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Judging by Mueller’s staffing choices, he may not be very interested in justice

Judging by Mueller’s staffing choices, he may not be very interested in justice

SIDNEY POWELL – THE HILL

Much has been written about the prosecutorial prowess of Robert Mueller’s team assembled to investigate allegations of Russia’s involvement in the Trump campaign. Little has been said of the danger of prosecutorial overreach and the true history of Mueller’s lead prosecutor.

What was supposed to have been a search for Russia’s cyberspace intrusions into our electoral politics has morphed into a malevolent mission targeting friends, family and colleagues of the president. The Mueller investigation has become an all-out assault to find crimes to pin on them — and it won’t matter if there are no crimes to be found. This team can make some.  Many Americans despise President Trump and anyone associated with him. Yet turning our system of justice into a political weapon is a danger we must guard against.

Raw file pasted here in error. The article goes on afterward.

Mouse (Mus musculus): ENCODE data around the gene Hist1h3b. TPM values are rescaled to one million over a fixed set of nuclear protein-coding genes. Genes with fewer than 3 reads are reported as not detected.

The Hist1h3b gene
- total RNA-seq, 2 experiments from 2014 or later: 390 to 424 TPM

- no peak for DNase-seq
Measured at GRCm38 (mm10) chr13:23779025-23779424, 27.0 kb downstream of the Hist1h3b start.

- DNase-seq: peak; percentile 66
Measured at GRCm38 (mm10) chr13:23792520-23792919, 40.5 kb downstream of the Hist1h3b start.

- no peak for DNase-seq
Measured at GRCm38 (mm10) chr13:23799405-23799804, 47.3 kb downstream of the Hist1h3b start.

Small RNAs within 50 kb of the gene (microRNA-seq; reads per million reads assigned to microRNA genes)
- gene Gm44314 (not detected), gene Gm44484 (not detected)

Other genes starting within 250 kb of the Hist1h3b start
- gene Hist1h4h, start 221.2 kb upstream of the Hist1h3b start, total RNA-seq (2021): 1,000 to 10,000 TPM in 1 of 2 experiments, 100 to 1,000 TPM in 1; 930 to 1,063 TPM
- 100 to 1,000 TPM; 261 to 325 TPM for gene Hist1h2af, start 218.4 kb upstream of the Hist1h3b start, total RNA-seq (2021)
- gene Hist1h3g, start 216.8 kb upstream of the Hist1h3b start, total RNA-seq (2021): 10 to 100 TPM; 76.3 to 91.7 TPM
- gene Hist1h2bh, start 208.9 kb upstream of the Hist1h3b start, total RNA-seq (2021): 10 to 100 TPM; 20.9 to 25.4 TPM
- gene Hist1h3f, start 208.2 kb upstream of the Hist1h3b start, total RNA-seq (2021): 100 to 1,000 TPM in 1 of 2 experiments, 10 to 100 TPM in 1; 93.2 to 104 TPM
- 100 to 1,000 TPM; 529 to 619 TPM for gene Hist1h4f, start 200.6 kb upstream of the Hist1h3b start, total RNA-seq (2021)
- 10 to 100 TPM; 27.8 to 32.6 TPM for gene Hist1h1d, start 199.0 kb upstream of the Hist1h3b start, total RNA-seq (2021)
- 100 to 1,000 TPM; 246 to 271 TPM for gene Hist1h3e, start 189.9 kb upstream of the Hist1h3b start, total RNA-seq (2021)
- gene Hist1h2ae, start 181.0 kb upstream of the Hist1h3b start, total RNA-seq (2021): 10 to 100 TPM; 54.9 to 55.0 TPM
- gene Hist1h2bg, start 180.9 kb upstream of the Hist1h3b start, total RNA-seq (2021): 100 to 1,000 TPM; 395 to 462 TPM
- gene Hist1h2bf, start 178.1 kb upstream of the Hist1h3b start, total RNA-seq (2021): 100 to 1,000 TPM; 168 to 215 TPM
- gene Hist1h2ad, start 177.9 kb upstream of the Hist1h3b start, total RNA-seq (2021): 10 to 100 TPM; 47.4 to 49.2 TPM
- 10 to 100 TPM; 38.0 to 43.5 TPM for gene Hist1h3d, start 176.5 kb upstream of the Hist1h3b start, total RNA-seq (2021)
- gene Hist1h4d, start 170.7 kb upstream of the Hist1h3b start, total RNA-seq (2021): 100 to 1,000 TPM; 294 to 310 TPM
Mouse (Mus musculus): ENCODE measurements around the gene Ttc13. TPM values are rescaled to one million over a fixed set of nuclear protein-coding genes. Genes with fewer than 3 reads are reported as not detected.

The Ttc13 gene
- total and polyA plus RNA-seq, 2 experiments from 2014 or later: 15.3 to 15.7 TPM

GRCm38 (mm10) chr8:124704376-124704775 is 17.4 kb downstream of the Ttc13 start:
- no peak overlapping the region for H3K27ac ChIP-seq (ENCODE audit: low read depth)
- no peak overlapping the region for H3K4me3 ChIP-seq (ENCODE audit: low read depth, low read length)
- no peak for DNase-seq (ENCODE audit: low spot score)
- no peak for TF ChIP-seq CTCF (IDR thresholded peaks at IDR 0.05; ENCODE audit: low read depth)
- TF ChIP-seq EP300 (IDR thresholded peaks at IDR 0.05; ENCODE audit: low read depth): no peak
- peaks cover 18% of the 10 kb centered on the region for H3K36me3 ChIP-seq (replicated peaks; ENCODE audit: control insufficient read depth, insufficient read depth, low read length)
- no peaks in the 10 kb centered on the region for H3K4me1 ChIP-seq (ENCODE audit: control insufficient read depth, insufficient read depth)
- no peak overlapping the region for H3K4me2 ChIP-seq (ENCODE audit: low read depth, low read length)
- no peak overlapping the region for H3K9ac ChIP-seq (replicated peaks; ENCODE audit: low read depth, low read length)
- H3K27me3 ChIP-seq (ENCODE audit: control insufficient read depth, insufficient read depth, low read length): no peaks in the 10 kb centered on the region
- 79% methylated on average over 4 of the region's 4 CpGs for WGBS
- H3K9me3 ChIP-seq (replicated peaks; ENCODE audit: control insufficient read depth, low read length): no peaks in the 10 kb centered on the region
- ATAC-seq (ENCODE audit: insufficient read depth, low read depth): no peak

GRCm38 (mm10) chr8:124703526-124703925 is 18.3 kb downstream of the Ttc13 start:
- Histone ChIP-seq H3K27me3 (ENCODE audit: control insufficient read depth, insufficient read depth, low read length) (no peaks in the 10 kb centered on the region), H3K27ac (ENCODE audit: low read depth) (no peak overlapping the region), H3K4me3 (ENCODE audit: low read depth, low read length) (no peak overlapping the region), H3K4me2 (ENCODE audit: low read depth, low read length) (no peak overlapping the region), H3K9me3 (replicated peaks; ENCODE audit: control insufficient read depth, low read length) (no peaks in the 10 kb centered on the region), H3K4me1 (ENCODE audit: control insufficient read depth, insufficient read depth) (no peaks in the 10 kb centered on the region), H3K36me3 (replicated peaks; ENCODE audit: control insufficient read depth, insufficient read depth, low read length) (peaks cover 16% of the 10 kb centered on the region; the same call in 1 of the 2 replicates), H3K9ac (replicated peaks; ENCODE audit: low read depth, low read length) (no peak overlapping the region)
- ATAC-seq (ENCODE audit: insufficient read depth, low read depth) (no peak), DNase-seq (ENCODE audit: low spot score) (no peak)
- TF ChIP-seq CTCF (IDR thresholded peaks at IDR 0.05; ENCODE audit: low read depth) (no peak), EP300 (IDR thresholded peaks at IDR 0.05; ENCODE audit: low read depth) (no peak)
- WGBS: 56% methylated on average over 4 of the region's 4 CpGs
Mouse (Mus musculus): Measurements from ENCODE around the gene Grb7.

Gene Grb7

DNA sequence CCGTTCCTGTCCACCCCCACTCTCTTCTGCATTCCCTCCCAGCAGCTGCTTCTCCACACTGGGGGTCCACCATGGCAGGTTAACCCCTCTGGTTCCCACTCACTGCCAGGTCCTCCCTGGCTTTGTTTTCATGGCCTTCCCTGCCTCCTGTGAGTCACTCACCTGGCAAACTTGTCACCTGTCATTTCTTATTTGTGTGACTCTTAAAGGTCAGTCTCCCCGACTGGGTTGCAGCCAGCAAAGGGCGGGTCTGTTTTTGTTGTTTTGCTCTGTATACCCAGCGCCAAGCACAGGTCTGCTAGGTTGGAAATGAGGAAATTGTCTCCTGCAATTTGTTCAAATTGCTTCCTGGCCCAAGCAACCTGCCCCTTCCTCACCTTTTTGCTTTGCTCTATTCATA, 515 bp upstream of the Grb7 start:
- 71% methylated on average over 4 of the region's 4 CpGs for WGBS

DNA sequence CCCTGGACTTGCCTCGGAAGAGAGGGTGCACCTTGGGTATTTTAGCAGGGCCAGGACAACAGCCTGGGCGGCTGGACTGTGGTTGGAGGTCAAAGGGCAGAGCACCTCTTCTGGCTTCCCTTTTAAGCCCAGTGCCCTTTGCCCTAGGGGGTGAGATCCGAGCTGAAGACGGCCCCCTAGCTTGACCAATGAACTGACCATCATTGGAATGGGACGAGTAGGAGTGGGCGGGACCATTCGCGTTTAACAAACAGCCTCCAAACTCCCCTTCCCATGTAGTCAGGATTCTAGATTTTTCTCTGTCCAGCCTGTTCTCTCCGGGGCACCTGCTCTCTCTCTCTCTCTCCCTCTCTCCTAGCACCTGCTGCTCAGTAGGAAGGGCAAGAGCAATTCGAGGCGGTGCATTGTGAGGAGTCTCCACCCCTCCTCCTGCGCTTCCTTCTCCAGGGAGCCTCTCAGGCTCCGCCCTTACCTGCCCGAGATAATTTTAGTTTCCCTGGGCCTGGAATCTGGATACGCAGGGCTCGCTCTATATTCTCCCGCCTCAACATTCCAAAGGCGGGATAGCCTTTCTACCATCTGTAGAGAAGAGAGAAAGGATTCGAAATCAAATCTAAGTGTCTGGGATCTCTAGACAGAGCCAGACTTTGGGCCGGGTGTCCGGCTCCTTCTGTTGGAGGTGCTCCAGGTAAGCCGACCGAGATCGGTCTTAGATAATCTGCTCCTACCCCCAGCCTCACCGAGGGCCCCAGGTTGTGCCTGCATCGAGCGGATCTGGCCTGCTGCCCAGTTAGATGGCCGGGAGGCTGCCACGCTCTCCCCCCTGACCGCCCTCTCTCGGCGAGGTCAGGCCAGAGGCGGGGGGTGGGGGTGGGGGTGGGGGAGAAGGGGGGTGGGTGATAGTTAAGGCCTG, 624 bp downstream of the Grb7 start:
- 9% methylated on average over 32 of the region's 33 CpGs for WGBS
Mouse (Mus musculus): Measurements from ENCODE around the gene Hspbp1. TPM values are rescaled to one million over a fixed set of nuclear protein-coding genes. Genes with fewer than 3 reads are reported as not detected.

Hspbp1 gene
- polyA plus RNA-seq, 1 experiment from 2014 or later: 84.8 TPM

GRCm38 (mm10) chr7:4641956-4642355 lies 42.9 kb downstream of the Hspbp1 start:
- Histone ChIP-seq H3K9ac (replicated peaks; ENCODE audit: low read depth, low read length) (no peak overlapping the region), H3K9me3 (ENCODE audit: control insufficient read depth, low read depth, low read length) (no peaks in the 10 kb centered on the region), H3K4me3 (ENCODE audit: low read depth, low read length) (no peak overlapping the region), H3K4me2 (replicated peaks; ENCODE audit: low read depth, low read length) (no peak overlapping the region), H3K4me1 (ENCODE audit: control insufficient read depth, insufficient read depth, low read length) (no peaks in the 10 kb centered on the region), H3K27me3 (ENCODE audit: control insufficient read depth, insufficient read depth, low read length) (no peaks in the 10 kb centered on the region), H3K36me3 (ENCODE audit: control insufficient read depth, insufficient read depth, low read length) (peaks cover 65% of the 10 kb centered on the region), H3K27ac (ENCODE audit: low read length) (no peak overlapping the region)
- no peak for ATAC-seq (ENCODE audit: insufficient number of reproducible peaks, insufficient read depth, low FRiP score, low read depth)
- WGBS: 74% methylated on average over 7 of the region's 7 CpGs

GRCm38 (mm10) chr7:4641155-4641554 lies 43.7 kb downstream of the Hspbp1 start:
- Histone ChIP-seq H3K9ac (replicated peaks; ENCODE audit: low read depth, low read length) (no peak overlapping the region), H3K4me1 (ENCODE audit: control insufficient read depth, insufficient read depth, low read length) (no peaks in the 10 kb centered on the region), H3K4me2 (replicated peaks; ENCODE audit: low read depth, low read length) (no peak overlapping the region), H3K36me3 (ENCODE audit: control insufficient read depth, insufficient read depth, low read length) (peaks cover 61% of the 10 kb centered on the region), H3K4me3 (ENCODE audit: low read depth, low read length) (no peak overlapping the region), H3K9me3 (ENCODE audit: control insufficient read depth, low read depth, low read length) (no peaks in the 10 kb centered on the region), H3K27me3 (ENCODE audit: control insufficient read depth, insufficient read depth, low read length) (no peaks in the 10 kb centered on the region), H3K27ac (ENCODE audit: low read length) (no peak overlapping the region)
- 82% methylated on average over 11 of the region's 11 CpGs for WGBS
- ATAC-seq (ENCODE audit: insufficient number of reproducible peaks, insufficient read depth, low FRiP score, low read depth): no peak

Think back to April 1, 1940, and a world awash in turmoil, hate and fear. Revered Attorney General Robert H. Jackson assembled the United States attorneys. In remarks enshrined in the hearts of all good prosecutors, he said, “The citizen’s safety lies in the prosecutor who tempers zeal with human kindness, who seeks truth and not victims, who serves the law and not factional purposes, and who approaches his task with humility.”

Yet Mueller tapped a different sort of prosecutor to lead his investigation — his long-time friend and former counsel, Andrew Weissmann. He is not just a “tough” prosecutor. Time after time, courts have reversed Weissmann’s most touted “victories” for his tactics. This is hardly the stuff of a hero in the law.

Weissmann, as deputy and later director of the Enron Task Force, destroyed the venerable accounting firm of Arthur Andersen LLP and its 85,000 jobs worldwide — only to be reversed several years later by a unanimous Supreme Court.

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